FROM MUSIC-CHART TOPPER TO ANCORA PSYCHIATRIC HOSPITAL
The Rise and Fall of Local Singer Joan Weber
Joan Weber topped the 1950's music charts just once, then disappeared from view -- only to become a patient at Ancora Psychiatric Hospital.
ANCORA, N.J. -- Although strict confidentiality rules keep the identity of Ancora Psychiatric Hospital patients secret, one who is well known is local recording artist Joan Weber, who rocketed to national fame in 1954 and then, just as quickly, disappeared from view. Her's is the sad tale of a "one-hit wonder" pop singer plagued by emotional difficulties that led her to this institution, where she died at age 45.
Born in Paulsboro in 1935, Weber was 18, married and pregnant when her bandleader husband introduced her to to talent
|Weber's "Let Me Go, Lover" topped all national music charts in the 1950s.|
manager Eddie Joy. He, in turn, introduced her to Charles Randolph Grean, a talent scout and producer for RCA and Dot Records in New York. Grean was so impressed he passed a demo of her singing something called "Marionette" to Mitch Miller, chief of Columbia Records and one of the music industry's most powerful executives. In short order, Joan Weber found herself under contract to Columbia.
Developing music for the old CBS-TV series Studio One at the time, Miller had Weber record a song titled "Let Me Go, Lover" for an episode due to air November 15, 1954. Originally titled "Let Me Go, Devil," the song had been written a year earlier about a country star's battle with alcoholism. But Miller felt the song was too depressing for a pop audience and had the word "Devil" changed to "Lover" for its re-release.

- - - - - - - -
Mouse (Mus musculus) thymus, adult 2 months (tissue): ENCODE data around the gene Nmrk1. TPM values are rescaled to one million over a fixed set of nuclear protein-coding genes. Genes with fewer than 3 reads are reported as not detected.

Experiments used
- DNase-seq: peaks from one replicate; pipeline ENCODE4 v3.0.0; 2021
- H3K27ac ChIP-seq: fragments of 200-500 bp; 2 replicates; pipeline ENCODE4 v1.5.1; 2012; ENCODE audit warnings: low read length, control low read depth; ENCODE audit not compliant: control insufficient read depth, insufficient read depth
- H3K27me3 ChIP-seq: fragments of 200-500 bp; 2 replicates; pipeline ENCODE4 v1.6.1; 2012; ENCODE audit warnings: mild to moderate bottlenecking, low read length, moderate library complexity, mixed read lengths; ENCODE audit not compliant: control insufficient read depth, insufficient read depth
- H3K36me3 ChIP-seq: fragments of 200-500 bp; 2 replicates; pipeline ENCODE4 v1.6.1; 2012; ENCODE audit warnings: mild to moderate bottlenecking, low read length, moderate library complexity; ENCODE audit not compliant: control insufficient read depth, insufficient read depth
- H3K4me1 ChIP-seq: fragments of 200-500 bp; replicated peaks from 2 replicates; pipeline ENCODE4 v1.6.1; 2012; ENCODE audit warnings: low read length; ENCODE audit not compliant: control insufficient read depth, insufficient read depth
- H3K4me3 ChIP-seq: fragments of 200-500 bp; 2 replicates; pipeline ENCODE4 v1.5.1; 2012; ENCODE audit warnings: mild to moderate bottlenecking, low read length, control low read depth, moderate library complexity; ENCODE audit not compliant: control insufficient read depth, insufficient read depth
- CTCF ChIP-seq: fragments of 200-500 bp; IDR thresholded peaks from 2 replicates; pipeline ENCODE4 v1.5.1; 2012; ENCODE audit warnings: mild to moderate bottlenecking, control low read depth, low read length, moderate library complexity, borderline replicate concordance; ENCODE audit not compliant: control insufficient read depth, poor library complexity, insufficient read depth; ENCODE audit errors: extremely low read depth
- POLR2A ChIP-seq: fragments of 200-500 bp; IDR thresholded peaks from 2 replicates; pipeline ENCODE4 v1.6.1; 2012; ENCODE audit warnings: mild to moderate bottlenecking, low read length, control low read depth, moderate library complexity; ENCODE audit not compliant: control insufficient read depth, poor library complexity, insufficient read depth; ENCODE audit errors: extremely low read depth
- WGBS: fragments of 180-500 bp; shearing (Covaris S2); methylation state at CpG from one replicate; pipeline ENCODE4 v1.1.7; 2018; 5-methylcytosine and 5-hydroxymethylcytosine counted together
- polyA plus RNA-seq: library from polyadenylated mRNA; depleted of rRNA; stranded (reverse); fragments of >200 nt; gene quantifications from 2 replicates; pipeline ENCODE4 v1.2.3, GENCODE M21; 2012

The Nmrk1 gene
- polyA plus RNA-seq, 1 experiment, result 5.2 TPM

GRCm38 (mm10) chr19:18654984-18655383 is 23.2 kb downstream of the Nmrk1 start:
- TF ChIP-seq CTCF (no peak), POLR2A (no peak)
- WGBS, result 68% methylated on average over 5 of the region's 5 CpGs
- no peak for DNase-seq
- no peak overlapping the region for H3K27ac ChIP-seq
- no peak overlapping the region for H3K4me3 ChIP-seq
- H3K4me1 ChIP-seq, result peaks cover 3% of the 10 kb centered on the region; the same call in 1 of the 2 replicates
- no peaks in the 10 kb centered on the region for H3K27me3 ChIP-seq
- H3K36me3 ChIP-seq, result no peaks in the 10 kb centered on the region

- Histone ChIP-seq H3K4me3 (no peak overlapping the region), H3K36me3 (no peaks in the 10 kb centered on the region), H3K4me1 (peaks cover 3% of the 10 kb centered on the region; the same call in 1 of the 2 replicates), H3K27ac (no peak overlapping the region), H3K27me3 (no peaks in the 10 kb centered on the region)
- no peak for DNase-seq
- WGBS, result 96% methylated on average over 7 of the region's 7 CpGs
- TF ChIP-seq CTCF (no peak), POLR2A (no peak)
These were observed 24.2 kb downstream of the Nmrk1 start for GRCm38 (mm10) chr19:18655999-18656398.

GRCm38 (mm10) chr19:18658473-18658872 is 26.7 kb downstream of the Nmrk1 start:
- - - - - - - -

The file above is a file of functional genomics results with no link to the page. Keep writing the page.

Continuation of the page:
National TV exposure
"Let Me Go, Lover" was heard on national TV no fewer than six times during the broadcast, sending people to their local record stores in droves the next day, looking for the song they had heard the night before. By then, Miller, a shrewd music promoter, had already shipped thousands of copies to record stores nationwide.
The record sold over 100,000 copies the first week of its release and hit the Billboard charts on December 4, 1954. Within days, not to be outdone, other major record labels issued covers of the song, led by Mercury's Patti Page, Teresa Brewer for Decca's Coral label, RCA Victor's Sunny Gale and Hank Snow's country version, also for RCA Victor.
Topped the charts
By January of 1955, Weber's recording of "Let Me Go, Lover," had shot to #1 on every Billboard chart -- the Disk Jockey chart, Best Seller chart and the Juke Box chart -- where it stayed for four weeks, selling over a million copies and earning Joan Weber a gold record.
At the very height of her success, Joan Weber gave birth to a baby girl she named Terry Lynn, and was unable to do the breakneck promotion demanded of a pop star. She appeared on the popular Ed Sullivan Show after Christmas in 1954, did some nightclub gigs, and even recorded a handful of follow-up singles. But they went nowhere. As a result, Columbia dropped her from their roster and terminated her contract. With just one hit record to her name, as quickly as she had risen to the top, Joan Weber fell out of sight. She was reported to be singing in bars and working as a library clerk for a time.
One last time
But Columbia hadn't forgotten about her. In 1969 they sent her a sizeable royalty check that came back, the envelope marked "Address Unknown." But in a sad irony, Joan Weber found herself on the charts one last time. In 1975, Casey Kasem's popular chart show, American Top 40, aired a special program featuring its "Top 40 Disappearing Acts." Joan Weber, with "Let Me Go, Lover," was ranked #1.
In May of 1981, her stardom long forgotten, she died at Ancora of heart failure.
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